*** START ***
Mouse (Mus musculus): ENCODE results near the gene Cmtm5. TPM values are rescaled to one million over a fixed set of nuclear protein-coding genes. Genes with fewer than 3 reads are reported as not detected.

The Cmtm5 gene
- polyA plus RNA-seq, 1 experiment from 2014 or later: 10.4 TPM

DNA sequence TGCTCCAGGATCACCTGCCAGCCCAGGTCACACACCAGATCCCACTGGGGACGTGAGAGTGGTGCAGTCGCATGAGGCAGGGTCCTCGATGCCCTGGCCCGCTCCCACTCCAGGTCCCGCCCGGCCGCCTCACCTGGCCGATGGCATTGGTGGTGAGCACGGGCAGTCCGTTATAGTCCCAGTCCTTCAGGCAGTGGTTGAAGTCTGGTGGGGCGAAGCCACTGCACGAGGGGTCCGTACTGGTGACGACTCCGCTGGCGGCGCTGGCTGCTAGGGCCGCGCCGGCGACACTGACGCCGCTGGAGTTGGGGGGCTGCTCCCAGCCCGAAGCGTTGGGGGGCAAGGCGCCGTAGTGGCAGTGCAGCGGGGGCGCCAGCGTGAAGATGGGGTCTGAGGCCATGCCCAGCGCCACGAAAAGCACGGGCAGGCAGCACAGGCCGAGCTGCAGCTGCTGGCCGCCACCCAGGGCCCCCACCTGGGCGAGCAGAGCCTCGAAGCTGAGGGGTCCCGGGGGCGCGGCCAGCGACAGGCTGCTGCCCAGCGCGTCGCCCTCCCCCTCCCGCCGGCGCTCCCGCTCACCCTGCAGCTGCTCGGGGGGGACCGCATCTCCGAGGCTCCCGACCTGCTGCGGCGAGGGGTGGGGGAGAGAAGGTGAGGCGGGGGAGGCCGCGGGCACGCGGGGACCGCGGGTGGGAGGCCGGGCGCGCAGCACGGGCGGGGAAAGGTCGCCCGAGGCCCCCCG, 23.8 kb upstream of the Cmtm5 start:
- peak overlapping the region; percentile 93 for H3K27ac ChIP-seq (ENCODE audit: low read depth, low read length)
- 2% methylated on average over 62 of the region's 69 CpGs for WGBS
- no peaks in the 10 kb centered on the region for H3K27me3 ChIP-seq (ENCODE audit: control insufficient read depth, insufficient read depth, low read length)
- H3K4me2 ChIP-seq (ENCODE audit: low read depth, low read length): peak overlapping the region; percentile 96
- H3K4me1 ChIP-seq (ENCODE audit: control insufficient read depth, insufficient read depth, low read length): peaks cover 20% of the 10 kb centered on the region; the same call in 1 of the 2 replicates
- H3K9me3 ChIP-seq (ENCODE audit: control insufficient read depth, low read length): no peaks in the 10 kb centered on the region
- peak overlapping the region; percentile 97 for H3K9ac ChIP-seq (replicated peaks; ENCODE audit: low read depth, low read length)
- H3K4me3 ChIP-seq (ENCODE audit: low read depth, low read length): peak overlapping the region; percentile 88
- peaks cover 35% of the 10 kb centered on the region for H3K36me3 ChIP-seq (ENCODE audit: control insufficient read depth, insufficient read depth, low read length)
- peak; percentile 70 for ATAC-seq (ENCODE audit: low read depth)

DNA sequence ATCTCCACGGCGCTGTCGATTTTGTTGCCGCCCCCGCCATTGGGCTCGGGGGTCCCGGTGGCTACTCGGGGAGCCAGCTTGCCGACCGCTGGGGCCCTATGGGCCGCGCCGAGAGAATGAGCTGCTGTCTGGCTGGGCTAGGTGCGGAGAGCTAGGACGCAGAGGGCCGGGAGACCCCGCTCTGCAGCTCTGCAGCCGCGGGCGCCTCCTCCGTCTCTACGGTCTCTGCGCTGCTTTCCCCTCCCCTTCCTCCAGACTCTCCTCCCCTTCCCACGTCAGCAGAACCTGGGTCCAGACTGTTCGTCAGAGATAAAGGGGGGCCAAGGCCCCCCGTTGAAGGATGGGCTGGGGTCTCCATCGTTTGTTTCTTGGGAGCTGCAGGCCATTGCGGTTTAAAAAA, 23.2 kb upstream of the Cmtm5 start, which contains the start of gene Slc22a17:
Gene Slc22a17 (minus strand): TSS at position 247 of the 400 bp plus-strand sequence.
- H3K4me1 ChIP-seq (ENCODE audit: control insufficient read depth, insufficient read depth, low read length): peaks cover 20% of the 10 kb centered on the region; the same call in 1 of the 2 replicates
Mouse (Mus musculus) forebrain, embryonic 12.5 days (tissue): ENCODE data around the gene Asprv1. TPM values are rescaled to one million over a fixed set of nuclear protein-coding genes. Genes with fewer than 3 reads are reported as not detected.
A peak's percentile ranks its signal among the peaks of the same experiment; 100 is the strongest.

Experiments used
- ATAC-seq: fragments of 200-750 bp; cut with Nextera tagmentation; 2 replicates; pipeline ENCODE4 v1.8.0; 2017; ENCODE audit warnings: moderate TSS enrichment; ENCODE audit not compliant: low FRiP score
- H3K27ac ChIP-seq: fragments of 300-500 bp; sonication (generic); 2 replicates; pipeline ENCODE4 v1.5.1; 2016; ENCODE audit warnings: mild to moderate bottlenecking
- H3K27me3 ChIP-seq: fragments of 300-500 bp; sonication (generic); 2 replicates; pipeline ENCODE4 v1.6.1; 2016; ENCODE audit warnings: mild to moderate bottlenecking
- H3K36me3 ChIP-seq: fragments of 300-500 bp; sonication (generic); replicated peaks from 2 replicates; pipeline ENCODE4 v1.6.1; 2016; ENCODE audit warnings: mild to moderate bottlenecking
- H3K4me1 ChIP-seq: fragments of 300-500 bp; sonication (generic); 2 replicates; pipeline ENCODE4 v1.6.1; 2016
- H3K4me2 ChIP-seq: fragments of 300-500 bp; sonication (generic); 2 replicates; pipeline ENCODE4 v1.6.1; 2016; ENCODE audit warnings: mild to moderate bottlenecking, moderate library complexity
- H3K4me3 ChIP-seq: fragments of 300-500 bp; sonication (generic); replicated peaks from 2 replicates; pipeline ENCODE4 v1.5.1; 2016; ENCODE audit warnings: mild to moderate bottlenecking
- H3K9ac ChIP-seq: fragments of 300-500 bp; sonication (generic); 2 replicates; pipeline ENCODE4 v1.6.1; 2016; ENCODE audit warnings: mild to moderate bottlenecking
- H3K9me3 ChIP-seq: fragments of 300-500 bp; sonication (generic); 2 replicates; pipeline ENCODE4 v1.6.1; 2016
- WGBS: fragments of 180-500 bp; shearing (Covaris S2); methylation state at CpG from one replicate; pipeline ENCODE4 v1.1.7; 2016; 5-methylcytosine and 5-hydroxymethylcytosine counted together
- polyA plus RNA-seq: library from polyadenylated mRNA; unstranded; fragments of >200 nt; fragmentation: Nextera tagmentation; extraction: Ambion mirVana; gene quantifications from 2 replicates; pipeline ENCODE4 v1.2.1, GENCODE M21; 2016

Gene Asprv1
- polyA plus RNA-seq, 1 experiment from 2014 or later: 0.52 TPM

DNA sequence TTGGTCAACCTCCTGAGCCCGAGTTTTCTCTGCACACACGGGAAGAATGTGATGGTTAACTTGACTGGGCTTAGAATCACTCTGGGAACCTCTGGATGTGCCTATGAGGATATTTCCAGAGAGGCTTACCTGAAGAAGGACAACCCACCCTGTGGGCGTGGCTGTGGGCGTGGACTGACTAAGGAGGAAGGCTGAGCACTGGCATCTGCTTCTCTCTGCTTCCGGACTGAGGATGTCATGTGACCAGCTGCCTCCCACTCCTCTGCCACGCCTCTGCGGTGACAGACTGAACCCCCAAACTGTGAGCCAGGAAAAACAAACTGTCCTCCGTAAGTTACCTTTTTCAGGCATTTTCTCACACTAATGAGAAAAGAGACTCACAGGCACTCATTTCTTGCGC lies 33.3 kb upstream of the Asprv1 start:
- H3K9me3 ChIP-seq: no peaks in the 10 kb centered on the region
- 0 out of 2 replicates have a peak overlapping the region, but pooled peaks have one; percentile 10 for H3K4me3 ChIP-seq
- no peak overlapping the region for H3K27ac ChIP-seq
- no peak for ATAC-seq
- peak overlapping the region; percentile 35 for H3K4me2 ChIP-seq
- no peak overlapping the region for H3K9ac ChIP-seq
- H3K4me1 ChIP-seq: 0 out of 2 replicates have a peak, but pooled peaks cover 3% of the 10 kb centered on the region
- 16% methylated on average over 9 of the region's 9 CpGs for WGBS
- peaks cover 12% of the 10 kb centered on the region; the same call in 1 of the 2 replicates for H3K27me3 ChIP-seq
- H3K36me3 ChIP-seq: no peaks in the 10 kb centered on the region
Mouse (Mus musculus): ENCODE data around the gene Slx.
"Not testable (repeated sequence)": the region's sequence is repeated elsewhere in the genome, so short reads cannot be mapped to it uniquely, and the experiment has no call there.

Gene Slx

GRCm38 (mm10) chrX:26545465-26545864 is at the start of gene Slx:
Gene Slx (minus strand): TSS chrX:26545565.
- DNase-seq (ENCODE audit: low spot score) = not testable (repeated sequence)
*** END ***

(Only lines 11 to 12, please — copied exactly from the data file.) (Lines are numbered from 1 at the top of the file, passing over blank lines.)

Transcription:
- peak overlapping the region; percentile 97 for H3K9ac ChIP-seq (replicated peaks; ENCODE audit: low read depth, low read length)
- H3K4me3 ChIP-seq (ENCODE audit: low read depth, low read length): peak overlapping the region; percentile 88